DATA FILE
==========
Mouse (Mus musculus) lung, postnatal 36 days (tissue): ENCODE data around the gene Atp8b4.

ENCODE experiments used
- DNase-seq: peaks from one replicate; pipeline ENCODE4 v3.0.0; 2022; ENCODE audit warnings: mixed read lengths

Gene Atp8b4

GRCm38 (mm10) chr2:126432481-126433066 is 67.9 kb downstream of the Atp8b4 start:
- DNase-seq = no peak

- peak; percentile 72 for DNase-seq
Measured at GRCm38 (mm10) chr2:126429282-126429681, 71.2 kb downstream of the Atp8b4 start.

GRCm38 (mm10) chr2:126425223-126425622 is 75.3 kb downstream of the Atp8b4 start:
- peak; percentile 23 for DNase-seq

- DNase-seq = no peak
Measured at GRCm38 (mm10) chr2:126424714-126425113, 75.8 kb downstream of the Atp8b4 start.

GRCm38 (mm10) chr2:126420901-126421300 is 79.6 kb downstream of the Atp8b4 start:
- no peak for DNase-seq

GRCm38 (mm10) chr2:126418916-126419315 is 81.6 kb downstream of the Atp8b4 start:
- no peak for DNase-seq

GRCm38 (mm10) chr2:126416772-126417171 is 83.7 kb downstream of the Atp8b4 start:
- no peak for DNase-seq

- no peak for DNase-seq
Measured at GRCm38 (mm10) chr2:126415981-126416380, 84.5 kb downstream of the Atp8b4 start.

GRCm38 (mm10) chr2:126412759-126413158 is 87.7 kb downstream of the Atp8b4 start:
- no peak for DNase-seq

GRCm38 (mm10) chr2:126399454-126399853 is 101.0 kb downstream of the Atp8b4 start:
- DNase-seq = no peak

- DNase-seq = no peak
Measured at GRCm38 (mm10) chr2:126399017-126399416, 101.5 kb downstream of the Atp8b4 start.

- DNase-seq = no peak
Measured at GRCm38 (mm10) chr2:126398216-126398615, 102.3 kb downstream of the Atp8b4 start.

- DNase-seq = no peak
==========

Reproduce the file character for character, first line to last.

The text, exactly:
Mouse (Mus musculus) lung, postnatal 36 days (tissue): ENCODE data around the gene Atp8b4.

ENCODE experiments used
- DNase-seq: peaks from one replicate; pipeline ENCODE4 v3.0.0; 2022; ENCODE audit warnings: mixed read lengths

Gene Atp8b4

GRCm38 (mm10) chr2:126432481-126433066 is 67.9 kb downstream of the Atp8b4 start:
- DNase-seq = no peak

- peak; percentile 72 for DNase-seq
Measured at GRCm38 (mm10) chr2:126429282-126429681, 71.2 kb downstream of the Atp8b4 start.

GRCm38 (mm10) chr2:126425223-126425622 is 75.3 kb downstream of the Atp8b4 start:
- peak; percentile 23 for DNase-seq

- DNase-seq = no peak
Measured at GRCm38 (mm10) chr2:126424714-126425113, 75.8 kb downstream of the Atp8b4 start.

GRCm38 (mm10) chr2:126420901-126421300 is 79.6 kb downstream of the Atp8b4 start:
- no peak for DNase-seq

GRCm38 (mm10) chr2:126418916-126419315 is 81.6 kb downstream of the Atp8b4 start:
- no peak for DNase-seq

GRCm38 (mm10) chr2:126416772-126417171 is 83.7 kb downstream of the Atp8b4 start:
- no peak for DNase-seq

- no peak for DNase-seq
Measured at GRCm38 (mm10) chr2:126415981-126416380, 84.5 kb downstream of the Atp8b4 start.

GRCm38 (mm10) chr2:126412759-126413158 is 87.7 kb downstream of the Atp8b4 start:
- no peak for DNase-seq

GRCm38 (mm10) chr2:126399454-126399853 is 101.0 kb downstream of the Atp8b4 start:
- DNase-seq = no peak

- DNase-seq = no peak
Measured at GRCm38 (mm10) chr2:126399017-126399416, 101.5 kb downstream of the Atp8b4 start.

- DNase-seq = no peak
Measured at GRCm38 (mm10) chr2:126398216-126398615, 102.3 kb downstream of the Atp8b4 start.

- DNase-seq = no peak